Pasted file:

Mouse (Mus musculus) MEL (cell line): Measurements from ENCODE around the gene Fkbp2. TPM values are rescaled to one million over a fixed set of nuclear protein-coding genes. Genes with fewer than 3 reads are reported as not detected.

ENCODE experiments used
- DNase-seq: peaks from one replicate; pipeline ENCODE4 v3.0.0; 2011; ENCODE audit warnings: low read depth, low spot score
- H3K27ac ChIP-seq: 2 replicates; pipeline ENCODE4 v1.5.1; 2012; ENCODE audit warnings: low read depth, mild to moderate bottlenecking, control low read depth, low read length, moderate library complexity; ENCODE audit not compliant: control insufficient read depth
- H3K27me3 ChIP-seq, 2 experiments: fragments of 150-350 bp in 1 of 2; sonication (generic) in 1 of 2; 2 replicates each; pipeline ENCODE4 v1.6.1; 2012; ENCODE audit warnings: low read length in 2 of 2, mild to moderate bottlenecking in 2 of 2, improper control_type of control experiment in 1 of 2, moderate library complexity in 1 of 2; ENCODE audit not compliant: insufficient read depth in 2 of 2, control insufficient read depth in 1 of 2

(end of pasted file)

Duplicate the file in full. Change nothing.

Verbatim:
Mouse (Mus musculus) MEL (cell line): Measurements from ENCODE around the gene Fkbp2. TPM values are rescaled to one million over a fixed set of nuclear protein-coding genes. Genes with fewer than 3 reads are reported as not detected.

ENCODE experiments used
- DNase-seq: peaks from one replicate; pipeline ENCODE4 v3.0.0; 2011; ENCODE audit warnings: low read depth, low spot score
- H3K27ac ChIP-seq: 2 replicates; pipeline ENCODE4 v1.5.1; 2012; ENCODE audit warnings: low read depth, mild to moderate bottlenecking, control low read depth, low read length, moderate library complexity; ENCODE audit not compliant: control insufficient read depth
- H3K27me3 ChIP-seq, 2 experiments: fragments of 150-350 bp in 1 of 2; sonication (generic) in 1 of 2; 2 replicates each; pipeline ENCODE4 v1.6.1; 2012; ENCODE audit warnings: low read length in 2 of 2, mild to moderate bottlenecking in 2 of 2, improper control_type of control experiment in 1 of 2, moderate library complexity in 1 of 2; ENCODE audit not compliant: insufficient read depth in 2 of 2, control insufficient read depth in 1 of 2